[Numpy-discussion] Meta: too many numerical libraries doing the same thing?

Christos Siopis <siopis@umich.edu> siopis at umich.edu
Fri Nov 23 20:59:01 CST 2001


[ This message got longer than i had initially thought, but these thoughts 
  have been bugging me for so long that i cannot resist the temptation to 
  push the send button! Apologies in advance to those not interested...
]

On Mon, 26 Nov 2001, Martin Wiechert wrote:

> Hi!
> 
> Just an uneducated question.
> Are there any plans to wrap GSL for Numpy2?
> I did not actually try it (It's not Python ;-)),
> but it looks clean and powerful.
> 
> Regards,
> Martin.

I actually think that this question has come up before in this list,
perhaps more than once. And i think it brings up a bigger issue, which is:  
to what extent is it useful for the numerical community to have multiple
numerical libraries, and to what extent does this constitute a waste of
resources?

Numpy (Python), PDL (Perl), GSL (C), and a rather large number of other
libraries usually have to re-implement the same old numerical algorithms,
but offered under a different interface each time. However, there is such
a big body of numerical algorithms out there that it's a daunting effort
to integrate them into every language's numerical library (anyone want to
implement LAPACK's functionality in Numpy?) The compromise that is usually
made is to wrap one library around another. While this may be "better than
nothing", it is usually not a pleasant situation as it leads to
inconsistencies in the interface, inconsistencies in the error handling,
difficulties in the installation, problems with licensing,...

Since i have been a beneficiary rather than a contributor to the numerical
open-source community, i feel somewhat hesitant to file this "complaint",
but i really do think that there are relatively few people out there who
are both willing and capable of building quality open-source numerical
software, while there are too many algorithms to implement, so the
community should be vigilant to minimize waste of resources!

Don't take me wrong, i am not saying that Numpy, PDL, GSL & co. should be
somehow "merged" --obviously, one needs different wrappers to call
numerical routines from Python, Perl, C, C++ or Java. But there should be
a way so that the actual *implementation* of the numerical algorithms is
only done once and for all.

So what i envision, in some sense, is a super-library of "all"/as many as
possible numerical algorithms, which will present appropriate (but
consistent) APIs for different programming languages, so that no matter
what language i use, i can expect consistent interface, consistent
numerical behavior, consistent error handling etc. Furthermore, different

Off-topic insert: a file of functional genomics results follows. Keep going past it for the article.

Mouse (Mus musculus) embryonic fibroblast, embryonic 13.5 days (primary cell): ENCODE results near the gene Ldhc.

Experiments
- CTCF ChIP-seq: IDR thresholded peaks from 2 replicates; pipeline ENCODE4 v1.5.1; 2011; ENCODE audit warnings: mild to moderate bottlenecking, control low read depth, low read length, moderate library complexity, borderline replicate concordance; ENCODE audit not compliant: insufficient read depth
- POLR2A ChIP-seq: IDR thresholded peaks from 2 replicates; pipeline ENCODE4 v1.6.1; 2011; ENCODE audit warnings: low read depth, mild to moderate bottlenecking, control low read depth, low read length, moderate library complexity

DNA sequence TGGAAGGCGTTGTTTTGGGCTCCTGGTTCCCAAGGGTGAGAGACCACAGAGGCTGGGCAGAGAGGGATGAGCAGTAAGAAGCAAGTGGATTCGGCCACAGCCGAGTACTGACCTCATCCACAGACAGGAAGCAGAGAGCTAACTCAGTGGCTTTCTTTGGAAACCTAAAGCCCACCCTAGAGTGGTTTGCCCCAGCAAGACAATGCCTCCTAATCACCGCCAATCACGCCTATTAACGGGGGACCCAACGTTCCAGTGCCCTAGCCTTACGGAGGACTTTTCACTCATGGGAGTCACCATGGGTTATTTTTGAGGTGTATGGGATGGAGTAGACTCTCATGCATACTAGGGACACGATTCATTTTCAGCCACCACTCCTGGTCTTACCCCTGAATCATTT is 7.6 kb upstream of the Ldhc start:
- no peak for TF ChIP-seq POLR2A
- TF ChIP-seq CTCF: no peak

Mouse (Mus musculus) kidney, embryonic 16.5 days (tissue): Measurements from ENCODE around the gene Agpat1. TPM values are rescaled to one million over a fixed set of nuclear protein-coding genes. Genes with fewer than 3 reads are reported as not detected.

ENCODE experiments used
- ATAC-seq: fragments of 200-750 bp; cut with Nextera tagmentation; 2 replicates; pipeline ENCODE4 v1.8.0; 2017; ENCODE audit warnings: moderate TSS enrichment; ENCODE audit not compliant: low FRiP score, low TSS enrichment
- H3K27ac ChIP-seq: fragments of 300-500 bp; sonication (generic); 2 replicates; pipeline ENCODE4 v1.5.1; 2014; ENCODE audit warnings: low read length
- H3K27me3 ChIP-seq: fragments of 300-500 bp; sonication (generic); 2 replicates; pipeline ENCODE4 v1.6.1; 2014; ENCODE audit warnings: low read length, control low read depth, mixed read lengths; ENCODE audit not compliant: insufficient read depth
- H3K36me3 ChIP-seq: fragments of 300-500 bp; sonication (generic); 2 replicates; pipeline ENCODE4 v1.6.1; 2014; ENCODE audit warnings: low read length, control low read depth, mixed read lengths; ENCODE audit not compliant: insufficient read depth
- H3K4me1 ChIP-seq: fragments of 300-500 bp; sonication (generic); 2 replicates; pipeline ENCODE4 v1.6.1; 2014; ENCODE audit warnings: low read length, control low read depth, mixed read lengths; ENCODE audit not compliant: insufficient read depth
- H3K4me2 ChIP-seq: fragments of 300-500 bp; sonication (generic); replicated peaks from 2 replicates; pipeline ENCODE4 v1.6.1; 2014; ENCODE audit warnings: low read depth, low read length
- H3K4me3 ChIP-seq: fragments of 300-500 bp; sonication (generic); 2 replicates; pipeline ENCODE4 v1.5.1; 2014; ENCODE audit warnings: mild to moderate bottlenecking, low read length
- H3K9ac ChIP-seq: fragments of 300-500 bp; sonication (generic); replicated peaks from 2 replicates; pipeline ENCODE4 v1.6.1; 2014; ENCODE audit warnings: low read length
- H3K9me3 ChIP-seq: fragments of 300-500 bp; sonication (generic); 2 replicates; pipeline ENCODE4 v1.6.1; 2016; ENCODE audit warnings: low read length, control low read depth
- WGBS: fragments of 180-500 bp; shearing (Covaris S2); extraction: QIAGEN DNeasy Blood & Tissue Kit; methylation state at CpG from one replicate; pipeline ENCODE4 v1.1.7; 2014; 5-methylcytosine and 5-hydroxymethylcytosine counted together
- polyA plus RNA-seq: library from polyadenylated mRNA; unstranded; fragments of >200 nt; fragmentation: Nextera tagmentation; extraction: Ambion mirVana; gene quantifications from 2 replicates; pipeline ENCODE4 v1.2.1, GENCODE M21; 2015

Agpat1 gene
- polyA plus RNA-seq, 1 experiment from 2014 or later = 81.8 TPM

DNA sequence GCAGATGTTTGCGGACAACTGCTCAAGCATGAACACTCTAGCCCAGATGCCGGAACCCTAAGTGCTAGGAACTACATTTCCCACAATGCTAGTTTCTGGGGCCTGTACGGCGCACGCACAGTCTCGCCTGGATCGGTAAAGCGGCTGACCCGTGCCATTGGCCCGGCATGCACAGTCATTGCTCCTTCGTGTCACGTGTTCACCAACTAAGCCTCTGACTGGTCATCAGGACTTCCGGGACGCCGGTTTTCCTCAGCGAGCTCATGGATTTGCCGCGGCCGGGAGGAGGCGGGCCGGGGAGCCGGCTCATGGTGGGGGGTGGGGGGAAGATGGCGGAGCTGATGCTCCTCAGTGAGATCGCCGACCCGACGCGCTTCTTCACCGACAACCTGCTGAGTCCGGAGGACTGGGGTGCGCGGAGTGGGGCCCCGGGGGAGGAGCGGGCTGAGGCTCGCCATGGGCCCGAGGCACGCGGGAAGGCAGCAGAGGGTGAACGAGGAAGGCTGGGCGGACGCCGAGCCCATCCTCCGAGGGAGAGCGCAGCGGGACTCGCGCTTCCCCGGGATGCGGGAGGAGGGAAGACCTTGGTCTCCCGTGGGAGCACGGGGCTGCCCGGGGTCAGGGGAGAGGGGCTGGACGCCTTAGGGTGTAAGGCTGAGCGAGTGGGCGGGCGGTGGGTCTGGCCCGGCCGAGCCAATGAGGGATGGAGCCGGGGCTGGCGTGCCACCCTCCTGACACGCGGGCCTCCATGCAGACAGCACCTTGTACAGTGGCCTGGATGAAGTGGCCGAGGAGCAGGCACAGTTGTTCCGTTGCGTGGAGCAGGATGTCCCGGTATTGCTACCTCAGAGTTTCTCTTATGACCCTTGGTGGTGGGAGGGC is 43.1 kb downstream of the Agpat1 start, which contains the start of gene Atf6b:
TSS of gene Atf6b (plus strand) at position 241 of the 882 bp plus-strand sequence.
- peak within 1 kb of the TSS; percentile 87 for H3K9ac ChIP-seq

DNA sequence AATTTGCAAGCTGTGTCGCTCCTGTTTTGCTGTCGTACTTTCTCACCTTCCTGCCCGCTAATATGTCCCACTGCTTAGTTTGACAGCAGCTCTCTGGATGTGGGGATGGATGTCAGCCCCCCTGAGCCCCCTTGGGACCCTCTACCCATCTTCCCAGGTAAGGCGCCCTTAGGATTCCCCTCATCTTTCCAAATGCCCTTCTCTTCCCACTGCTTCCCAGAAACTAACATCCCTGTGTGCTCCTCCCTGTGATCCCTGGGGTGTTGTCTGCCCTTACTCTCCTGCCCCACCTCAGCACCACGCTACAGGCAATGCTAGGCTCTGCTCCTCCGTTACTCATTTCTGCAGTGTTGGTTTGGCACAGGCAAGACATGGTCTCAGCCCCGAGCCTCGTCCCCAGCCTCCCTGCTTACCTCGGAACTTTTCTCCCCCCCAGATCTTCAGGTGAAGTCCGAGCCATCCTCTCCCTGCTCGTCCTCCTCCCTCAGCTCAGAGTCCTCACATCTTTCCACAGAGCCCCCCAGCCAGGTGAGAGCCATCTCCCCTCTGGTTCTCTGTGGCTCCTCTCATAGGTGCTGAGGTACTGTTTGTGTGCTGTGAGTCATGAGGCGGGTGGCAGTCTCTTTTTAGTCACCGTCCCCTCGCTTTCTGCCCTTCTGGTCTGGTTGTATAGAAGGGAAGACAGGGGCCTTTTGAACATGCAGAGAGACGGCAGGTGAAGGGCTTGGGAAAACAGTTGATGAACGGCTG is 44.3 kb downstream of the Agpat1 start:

levels of access should allow the application developer to access
low-level or high-level routines as needed (and could object orientation
be efficiently built as a higher-level wrapper?)

This way, the programmer won't have to worry whether the secant root
finder that s/he is using handles exceptions well or how NaNs are treated.
Perhaps most importantly, people would feel compelled to go into the pain
of "translating" existing libraries such as LAPACK into this common
framework, because they will know that this will benefit the entire
community and won't go away when the next scripting language du jour
eclipses their current favorite. Over time, this may lead to a truly
precious resource for the numerical community.

Now, i do realize that this may sound like a "holy grail" of numerical
computing, that it is something which is very difficult, if not impossible
to accomplish. It certainly does not seem like a project that the next
ambitious programmer or lab group would want to embark into on a rainy
day. Rather, it would require a number of important requirements and
architectural decisions to be made first, and trade-offs considered. This
would perhaps be best coordinated by the numerical community at large,
perhaps under the auspices of some organization. But this would be time
well-spent, for it would form the foundations on which a truly universal
numerical library could be built. Experience gained from all the numerical
projects to this day would obviously be invaluable in such an endeavor.

I suspect that this list may not be the best place to discuss such a
topic, but i think that some of the most active people in the field lurk
here, and i would love to hear their thoughts and understand why i am
wrong :) If there is a more appropriate forum to discuss such issues, i
would be glad to be pointed to it --in which case, please disregard this
posting!

***************************************************************
/  Christos Siopis              | Tel    : 734-764-3440       \
/  Postdoctoral Research Fellow |                             \
/  Department of Astronomy      | FAX    : 734-763-6317       \
/  University of Michigan       |                             \
/  Ann Arbor, MI 48109-1090     | E-mail : siopis at umich.edu   \
/  U.S.A.  _____________________|                             \
/         / http://www.astro.lsa.umich.edu/People/siopis.html \
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